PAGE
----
Reasons for nonadherence and response to treatment in an adherence intervention trial for relapsing-remitting multiple sclerosis patients.
OBJECTIVES: To explore whether patients in an adherence trial who appeared not to take disease modifying therapy (DMT) for avoidance reasons could be reliably identified, by observational coding, for their main reason of not taking DMT. To determine whether reason groups could be distinguished by clinical and self-report psychological characteristics and intervention outcomes.
METHOD: Participants were multiple sclerosis patients (N = 78, 88.5% female, mean age 45.64) demotivated to take DMT. Audio recordings of the sessions were coded for the main reason of not taking DMT. Reason groups were compared based on patient characteristics and intervention outcomes.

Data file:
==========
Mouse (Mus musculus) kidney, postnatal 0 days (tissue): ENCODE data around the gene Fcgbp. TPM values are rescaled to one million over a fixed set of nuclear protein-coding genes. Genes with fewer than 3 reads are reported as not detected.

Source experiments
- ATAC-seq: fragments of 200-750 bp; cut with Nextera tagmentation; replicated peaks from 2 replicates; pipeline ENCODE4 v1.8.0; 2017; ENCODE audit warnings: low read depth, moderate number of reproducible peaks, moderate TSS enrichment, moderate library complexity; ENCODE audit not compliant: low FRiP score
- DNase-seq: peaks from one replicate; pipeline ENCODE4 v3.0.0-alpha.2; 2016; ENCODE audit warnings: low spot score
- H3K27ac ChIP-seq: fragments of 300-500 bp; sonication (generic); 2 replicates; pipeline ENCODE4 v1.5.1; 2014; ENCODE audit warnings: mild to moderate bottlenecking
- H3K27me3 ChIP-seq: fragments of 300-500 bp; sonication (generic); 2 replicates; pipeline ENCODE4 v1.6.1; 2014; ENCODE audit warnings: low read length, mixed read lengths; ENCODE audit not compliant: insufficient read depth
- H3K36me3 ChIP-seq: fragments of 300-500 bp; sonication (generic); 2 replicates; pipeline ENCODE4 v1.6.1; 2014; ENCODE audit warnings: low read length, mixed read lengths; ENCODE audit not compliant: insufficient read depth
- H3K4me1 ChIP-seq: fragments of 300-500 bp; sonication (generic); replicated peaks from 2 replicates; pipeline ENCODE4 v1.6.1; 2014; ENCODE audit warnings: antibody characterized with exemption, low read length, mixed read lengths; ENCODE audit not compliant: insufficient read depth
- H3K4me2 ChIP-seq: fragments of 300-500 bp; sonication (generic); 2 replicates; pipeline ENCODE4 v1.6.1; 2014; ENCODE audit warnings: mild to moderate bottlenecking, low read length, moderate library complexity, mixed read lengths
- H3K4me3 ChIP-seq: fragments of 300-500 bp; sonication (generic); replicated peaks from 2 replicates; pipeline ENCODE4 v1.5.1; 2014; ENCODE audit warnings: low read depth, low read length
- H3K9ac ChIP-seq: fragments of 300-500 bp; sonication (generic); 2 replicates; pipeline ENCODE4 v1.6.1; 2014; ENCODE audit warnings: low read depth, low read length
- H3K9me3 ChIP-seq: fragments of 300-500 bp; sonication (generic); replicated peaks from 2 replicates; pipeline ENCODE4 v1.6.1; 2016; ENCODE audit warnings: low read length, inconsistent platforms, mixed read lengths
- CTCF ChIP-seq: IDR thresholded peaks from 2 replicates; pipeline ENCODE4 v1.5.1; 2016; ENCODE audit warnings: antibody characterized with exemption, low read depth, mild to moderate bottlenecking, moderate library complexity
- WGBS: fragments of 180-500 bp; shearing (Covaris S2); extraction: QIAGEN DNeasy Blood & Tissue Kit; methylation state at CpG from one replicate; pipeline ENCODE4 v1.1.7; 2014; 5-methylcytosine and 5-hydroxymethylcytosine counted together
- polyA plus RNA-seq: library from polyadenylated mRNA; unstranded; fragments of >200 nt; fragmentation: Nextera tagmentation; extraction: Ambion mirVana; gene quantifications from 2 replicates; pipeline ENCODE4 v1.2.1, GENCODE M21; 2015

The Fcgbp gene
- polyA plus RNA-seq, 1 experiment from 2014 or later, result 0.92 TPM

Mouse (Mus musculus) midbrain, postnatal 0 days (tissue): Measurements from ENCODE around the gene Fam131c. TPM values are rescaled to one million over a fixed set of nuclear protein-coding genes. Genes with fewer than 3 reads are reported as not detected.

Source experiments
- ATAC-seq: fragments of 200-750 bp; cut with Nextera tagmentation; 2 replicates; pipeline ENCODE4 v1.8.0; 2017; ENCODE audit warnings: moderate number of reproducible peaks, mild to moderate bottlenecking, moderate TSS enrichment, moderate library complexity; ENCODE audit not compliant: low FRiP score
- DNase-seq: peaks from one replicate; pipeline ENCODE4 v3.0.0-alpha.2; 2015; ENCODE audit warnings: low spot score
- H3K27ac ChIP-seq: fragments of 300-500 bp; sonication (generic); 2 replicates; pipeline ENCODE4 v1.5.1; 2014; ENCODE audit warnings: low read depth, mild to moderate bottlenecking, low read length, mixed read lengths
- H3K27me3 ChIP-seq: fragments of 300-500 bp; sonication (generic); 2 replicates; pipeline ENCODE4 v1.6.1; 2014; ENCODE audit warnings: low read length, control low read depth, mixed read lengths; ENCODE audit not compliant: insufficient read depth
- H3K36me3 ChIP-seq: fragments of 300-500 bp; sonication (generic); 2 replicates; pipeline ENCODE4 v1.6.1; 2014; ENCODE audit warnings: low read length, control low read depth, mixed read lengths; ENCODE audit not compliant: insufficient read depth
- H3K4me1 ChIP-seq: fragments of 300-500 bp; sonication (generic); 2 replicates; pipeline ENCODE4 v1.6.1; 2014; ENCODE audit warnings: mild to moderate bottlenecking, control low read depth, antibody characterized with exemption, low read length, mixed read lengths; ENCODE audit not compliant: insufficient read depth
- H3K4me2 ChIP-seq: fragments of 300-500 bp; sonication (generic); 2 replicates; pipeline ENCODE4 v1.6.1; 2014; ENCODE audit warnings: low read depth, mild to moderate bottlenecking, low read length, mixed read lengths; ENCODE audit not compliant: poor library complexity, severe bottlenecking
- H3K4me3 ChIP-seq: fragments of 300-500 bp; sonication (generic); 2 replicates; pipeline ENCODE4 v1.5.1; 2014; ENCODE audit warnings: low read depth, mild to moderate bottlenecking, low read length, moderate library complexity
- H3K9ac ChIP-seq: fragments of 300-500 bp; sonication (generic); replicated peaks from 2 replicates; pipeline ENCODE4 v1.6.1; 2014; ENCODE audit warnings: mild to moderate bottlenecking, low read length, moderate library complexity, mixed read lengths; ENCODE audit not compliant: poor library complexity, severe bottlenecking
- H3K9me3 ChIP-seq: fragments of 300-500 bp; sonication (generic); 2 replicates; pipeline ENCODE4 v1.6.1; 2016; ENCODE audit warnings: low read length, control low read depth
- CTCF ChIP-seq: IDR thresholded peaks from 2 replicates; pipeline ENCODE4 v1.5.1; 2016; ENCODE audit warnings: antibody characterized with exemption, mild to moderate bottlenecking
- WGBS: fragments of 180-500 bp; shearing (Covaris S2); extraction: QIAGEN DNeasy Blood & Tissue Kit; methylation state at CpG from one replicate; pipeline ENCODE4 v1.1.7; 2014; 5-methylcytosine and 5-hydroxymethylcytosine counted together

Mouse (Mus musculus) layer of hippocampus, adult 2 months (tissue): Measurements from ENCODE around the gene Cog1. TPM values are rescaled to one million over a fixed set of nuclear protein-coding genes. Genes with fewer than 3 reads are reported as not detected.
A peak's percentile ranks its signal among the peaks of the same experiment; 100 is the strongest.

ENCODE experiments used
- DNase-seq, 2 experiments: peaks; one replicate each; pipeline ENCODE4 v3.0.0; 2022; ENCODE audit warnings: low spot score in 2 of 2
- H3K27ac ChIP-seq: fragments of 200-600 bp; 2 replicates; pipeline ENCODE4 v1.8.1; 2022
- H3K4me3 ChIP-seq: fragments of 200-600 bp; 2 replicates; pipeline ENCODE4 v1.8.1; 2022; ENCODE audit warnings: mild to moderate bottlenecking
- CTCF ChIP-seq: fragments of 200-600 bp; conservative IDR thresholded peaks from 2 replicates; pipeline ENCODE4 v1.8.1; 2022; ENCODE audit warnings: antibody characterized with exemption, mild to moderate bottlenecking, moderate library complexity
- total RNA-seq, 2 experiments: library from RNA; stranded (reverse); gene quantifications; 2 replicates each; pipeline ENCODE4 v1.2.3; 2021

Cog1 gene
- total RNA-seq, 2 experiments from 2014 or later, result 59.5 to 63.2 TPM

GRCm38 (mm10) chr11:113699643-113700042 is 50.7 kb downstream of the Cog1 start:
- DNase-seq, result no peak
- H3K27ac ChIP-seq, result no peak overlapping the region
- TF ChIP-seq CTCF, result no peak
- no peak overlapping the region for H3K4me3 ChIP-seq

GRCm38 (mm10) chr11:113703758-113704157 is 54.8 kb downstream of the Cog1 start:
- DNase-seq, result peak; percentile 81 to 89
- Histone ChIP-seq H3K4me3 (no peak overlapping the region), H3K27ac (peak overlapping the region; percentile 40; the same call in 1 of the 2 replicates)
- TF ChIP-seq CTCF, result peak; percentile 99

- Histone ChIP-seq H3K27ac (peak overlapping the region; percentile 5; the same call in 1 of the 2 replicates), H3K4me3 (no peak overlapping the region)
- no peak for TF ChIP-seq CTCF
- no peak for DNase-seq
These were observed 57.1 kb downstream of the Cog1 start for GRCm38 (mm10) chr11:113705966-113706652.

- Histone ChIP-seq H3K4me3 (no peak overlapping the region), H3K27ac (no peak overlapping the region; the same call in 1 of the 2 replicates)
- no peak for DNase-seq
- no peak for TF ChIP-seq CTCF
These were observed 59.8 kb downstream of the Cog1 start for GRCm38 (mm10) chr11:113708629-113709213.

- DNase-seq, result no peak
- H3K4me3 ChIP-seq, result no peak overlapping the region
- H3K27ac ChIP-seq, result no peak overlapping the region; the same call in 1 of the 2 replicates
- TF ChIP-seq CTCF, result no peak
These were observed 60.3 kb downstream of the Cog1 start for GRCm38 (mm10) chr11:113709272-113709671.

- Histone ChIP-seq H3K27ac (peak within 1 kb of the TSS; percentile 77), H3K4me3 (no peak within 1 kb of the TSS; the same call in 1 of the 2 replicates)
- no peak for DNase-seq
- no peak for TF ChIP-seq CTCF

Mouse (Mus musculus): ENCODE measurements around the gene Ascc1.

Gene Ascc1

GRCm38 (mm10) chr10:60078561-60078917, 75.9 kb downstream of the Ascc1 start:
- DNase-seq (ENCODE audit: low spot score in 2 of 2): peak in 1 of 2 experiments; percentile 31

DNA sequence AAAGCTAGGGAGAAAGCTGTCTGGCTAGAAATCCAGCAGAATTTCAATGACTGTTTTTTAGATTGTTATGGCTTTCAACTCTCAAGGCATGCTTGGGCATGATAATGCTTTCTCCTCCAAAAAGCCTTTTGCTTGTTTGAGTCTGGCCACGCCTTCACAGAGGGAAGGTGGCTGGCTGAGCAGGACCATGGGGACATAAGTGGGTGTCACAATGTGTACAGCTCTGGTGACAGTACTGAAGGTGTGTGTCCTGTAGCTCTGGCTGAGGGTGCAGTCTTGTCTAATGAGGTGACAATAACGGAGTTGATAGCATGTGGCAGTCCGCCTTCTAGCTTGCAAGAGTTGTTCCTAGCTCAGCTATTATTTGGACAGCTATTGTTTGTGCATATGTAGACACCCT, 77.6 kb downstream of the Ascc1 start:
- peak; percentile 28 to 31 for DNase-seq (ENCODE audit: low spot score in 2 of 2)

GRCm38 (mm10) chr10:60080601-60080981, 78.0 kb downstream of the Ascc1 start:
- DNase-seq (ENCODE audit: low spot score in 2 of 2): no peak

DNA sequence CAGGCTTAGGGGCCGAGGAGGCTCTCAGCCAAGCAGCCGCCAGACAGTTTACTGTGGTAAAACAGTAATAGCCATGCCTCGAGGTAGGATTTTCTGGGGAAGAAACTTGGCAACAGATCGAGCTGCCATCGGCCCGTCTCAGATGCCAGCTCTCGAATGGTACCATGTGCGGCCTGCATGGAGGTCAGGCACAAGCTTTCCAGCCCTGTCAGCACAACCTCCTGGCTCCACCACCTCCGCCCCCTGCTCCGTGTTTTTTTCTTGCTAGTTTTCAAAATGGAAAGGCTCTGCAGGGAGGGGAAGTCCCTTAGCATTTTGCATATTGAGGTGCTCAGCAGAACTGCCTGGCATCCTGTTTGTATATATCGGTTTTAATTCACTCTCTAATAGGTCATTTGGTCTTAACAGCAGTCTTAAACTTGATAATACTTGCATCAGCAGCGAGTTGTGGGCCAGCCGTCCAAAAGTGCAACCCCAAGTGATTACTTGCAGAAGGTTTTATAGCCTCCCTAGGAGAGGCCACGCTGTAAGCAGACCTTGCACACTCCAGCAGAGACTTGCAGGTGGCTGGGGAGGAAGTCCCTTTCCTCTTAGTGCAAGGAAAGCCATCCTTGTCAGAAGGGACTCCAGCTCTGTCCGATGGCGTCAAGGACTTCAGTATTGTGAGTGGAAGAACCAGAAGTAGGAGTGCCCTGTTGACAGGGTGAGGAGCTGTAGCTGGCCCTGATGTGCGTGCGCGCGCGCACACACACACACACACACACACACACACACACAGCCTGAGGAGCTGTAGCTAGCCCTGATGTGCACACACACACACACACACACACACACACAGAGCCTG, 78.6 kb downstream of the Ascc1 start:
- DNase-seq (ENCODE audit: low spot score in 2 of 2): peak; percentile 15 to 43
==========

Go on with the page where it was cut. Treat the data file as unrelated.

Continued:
RESULTS: Avoidance and three other reasons for not taking DMT (side effects, cost, and mild course) were reliably identified (κ = 0.88). Patient characteristics failed to distinguish participants in the Avoidance group, which also had poorer outcomes (X
CONCLUSIONS: Patients not taking DMT for avoidance reasons may need novel methods to identify them and encourage (re-)initiation.
Journal of clinical psychology
adherence; avoidance coping; motivated reasoning, multiple sclerosis; motivational interviewing
Schoor R, Bruce A, Bruce J, et al. Reasons for nonadherence and response to treatment in an adherence intervention trial for relapsing-remitting multiple sclerosis patients. J Clin Psychol. 2019;75(3):380-391. doi:10.1002/jclp.22725